Diabetes presents with very high glucose levels in blood. It is essential that every individual does a regular check on the blood glucose levels.
The more routine laboratory investigations for diagnosis of diabetes are fasting blood glucose (FBG), random blood glucose (RBG) and urine glucose tests. The less routine investigations include 2-hour post prandial (2-hr PPG) and oral glucose tolerance tests (OGTT). Glycated Hemoglobin (HB A1C) test is relegated for the management of diabetes.
The FBG test is the most common method used in diagnosis. It measures the amount of glucose in the blood after fasting for 8-12 hours. After the fast: Normal blood glucose level should be between 3.6-5.9mmol/L; Blood glucose level of 6.0-6.9mmol/L is referred to as border line and individuals with such levels stand the chance of developing diabetes in the future; Blood glucose level greater than 7.0mmol/L is deemed hyperglycemia (above normal glucose level) and could be as a result of diabetes. The same idea is employed in the RBG test, except that fasting is not a prerequisite of this test. The reference ranges for the RBG are therefore different (a little higher) than those of the FBG. When the blood glucose reaches a threshold (usually above 11mmol/L), it starts appearing in urine. This is when the urine glucose test is employed in telling if one is diabetic.
The 2-hr PPG and OGTT tests are based on the same principle; how glucose is responded to and regulated by an individual’s system. If they are to be done, they are commenced right after a routine FBG which gives a base line. For the 2-hr PPG, the individual is given a carbohydrate laden meal and blood samples taken every 30minutes for blood glucose measurement for 2 hours. For the OGTT, the individual is given glucose solution (usually 70g of glucose in 300mls of water) and blood samples taken every 1hour for blood glucose measurement for 3 hours. The OGTT test has replaced the 2-hr PPG since it is more sensitive and controlled. A curve is drawn from a graph of glucose level against time and compared to the normal for inferences to be made.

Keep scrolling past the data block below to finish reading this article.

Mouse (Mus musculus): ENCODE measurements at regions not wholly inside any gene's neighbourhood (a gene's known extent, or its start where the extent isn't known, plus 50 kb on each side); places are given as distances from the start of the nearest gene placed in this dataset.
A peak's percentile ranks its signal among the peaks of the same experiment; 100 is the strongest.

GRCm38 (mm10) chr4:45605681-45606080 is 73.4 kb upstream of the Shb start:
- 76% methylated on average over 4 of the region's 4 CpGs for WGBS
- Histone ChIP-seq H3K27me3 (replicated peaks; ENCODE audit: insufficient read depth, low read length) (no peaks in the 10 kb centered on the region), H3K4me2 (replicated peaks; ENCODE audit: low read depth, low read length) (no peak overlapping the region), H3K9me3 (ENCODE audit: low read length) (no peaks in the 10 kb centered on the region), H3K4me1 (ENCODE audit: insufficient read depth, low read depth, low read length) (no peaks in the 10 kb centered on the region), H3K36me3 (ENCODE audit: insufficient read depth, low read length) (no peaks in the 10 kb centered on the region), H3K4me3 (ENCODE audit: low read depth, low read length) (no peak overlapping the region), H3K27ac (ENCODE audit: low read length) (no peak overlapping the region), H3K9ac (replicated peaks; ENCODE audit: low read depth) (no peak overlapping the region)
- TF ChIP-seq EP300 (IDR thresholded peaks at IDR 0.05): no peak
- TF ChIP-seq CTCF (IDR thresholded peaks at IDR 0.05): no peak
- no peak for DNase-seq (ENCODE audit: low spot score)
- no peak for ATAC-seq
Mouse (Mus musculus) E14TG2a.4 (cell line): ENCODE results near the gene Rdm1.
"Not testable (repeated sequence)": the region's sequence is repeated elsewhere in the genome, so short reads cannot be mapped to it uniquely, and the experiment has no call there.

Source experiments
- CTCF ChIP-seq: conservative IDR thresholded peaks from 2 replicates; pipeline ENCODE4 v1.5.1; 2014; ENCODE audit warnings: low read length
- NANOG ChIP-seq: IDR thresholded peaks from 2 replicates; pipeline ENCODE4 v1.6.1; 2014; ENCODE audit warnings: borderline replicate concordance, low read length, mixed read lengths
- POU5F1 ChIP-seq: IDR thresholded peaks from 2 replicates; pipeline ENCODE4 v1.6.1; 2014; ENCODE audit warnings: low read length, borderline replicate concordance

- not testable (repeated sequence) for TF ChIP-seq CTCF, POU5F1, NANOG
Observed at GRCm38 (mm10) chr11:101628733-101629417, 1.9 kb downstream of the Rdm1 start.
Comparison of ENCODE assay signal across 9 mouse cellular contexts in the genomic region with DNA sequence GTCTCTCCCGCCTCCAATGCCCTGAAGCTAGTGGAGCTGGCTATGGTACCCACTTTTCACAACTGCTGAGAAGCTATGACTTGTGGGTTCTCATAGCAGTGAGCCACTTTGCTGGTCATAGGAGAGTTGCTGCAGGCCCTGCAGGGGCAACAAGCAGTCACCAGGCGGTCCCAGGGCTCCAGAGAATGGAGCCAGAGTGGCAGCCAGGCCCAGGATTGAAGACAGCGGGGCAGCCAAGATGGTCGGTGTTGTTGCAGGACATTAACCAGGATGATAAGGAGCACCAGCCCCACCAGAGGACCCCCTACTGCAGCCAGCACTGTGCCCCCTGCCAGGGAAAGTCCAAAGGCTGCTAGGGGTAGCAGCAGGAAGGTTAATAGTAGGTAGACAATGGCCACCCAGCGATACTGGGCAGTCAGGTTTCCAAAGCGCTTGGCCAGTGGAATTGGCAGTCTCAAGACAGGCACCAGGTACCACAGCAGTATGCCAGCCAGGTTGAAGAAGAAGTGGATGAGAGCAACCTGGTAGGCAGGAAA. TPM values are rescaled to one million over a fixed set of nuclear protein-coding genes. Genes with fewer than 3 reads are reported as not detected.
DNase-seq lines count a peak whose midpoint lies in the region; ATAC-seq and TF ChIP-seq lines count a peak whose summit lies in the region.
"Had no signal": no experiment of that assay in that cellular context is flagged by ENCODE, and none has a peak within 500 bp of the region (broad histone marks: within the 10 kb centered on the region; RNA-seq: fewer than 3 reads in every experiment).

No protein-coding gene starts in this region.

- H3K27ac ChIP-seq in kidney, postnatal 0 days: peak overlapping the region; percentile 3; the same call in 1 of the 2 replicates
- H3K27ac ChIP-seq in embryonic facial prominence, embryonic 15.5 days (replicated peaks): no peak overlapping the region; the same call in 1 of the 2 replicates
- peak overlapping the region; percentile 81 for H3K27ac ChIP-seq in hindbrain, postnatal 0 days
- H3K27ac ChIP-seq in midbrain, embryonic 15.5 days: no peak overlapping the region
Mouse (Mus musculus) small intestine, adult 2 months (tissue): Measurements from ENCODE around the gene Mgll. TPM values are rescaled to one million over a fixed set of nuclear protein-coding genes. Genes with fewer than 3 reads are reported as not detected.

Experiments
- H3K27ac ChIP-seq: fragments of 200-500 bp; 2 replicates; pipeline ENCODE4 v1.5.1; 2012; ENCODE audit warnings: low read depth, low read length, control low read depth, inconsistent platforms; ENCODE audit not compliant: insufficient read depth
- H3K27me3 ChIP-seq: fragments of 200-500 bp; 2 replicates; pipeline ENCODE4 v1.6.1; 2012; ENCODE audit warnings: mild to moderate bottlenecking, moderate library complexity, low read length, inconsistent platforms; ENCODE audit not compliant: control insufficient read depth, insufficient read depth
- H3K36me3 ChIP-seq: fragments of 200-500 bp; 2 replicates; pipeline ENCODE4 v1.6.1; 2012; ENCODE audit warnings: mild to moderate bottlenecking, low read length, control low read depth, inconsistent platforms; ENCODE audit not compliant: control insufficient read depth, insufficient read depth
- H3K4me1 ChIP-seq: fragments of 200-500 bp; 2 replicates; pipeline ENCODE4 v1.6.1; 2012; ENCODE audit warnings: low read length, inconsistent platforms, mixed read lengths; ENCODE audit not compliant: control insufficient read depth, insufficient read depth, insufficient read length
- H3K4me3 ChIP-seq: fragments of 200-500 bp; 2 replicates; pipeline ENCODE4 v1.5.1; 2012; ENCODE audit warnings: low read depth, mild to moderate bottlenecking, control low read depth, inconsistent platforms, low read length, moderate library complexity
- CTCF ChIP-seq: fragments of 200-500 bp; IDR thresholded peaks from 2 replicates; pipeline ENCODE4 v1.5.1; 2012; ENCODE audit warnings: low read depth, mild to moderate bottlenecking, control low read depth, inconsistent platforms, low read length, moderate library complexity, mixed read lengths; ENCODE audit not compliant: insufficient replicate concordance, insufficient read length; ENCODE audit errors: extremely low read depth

The HB A1C test is used in monitoring the blood glucose levels over 3-4months. HB A1C is basically hemoglobin with bound glucose. In diabetics, the high level of blood glucose induces the binding of some of the glucose to hemoglobin. The life span of red blood cells is 120days. When a diabetic with high HB A1C starts a management regimen, the regimen is deemed effective if after 3-4months (approximation of 120days), the HB A1C comes down to reduced or normal levels. This is because in 3-4months, new red cells would have replaced the old ones and being exposed to the low levels of blood glucose due to the regimen, there wouldn’t be inducement for binding. However, if the regimen is ineffective, the HB A1C level remains high after 3-4months because the new red cells would still be exposed to high levels of blood glucose, and binding of glucose to hemoglobin would be induced.
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This article was written by Joseph Ofori and reviewed by Arnold Agyapong Prempeh, both professional Medical Laboratory Scientists.